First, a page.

An Alberta employer failed to ensure it provided a workplace free of harassment for a long-term employee who suffered from depression and poor health as a result of conflict with co-workers, an arbitrator has ruled.
The employee, a 47-year-old bakery clerk, worked at Safeway grocery stores in Calgary over a period of 15 years.
After two years off due to pregnancy and post-partum depression starting in 2006, the clerk was transferred to another store in October 2008, where she was appointed “head girl” of the bakery — a designation given to certain employees who are in charge of scheduling, work co-ordination, priorities and displaying bakery product on time.
Strained relationships with employees at new store
Another employee had been the head girl under the previous manager and she wasn’t happy about the change. Other bakery staff didn’t like the new clerk and talked about her behind her back. They didn’t socialize with her and resisted her instructions, including ripping down or defacing notes she wrote.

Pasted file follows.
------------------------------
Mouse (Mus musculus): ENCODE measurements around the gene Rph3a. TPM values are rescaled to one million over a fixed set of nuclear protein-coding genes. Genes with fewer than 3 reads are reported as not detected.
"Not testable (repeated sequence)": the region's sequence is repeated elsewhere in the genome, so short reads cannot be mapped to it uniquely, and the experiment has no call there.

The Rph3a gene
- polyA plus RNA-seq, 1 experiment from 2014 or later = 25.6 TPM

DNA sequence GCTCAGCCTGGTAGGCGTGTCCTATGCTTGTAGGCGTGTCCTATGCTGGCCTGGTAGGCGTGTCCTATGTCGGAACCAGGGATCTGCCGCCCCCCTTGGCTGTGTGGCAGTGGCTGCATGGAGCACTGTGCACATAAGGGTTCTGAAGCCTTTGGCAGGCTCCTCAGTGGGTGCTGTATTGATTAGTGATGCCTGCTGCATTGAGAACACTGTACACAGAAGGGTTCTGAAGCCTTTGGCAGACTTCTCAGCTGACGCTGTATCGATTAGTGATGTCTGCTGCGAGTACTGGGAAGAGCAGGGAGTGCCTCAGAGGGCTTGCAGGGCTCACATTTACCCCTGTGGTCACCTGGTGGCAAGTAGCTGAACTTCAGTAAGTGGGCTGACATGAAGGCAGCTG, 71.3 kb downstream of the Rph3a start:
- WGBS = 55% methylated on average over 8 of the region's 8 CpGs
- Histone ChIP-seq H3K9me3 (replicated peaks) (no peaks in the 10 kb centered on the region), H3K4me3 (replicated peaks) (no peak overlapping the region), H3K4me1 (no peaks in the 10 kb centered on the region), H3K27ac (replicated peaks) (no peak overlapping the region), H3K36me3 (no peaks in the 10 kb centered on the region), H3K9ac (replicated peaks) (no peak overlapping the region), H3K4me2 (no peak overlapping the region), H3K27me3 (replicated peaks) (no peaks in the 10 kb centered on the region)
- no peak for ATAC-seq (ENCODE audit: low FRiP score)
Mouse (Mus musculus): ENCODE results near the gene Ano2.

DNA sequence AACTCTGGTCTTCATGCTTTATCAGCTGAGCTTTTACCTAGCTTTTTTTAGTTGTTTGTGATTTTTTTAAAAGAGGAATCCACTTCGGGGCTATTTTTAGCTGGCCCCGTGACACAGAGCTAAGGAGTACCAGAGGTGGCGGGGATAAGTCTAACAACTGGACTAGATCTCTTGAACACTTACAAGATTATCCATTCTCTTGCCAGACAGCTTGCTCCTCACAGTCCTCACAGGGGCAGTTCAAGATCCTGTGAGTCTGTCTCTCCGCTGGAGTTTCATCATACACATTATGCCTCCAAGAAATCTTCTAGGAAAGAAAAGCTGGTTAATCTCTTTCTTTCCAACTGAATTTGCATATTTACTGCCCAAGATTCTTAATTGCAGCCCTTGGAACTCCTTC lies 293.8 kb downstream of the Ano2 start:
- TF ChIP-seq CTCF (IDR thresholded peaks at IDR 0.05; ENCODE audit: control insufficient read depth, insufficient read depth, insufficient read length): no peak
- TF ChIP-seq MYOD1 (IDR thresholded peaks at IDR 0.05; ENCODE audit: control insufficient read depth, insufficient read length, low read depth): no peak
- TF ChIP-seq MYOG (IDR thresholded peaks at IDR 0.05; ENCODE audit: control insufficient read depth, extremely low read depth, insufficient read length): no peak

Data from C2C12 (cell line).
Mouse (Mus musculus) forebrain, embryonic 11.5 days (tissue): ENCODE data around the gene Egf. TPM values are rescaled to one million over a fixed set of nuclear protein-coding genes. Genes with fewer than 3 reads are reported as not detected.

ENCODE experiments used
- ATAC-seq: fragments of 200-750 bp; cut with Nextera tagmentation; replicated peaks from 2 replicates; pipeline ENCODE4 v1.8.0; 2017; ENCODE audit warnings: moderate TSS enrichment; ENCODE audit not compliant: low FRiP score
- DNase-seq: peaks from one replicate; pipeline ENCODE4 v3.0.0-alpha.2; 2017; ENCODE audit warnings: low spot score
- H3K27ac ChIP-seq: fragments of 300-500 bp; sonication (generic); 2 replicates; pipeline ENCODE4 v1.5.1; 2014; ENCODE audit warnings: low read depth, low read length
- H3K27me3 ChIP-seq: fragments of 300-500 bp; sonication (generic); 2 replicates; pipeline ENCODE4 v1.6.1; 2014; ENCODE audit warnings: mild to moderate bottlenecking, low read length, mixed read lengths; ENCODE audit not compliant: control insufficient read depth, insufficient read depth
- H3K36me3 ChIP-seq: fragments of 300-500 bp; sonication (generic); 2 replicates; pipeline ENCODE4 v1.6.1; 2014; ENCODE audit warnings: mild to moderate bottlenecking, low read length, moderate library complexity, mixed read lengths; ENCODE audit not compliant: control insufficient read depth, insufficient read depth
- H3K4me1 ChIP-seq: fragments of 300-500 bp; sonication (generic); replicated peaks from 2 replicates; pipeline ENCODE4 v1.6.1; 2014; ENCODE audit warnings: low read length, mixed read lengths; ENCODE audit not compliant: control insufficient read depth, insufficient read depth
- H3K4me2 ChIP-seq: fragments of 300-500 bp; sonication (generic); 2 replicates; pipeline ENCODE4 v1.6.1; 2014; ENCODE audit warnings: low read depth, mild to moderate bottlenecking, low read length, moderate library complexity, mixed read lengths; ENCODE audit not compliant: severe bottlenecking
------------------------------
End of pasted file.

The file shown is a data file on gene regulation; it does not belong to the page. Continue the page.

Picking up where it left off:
The dislike was fuelled by the clerk’s abrasive style, as she talked to them condescendingly, favoured herself in the scheduling of shifts, took long breaks and delegated tasks she could have done herself.
But the clerk spoke to the store manager more than once about the work environment and the stress it was causing her. Though the manager said he would look into it, nothing seemed to be done.
In early 2009, the clerk took a two-and-a-half-month stress leave. The bakery ran smoothly during her absence and when the clerk’s return date approached, the bakery employees spread word about the reason for her leave and told each other to “push her buttons” so she would be off work again.
When the clerk returned to work, her attempts to be friendly were rebuffed and employees did little things the clerk felt amounted to harassment, including moving her time card and writing nasty notes on the schedule. The clerk became stressed and it carried into her home life.
In April 2009, the clerk told the store manager the staff was colluding against her and creating an unhealthy work environment.
However, no investigation was launched. The clerk decided to request a transfer in July 2009, but changed her mind when the only option for a transfer was at a store that she didn’t want to work at.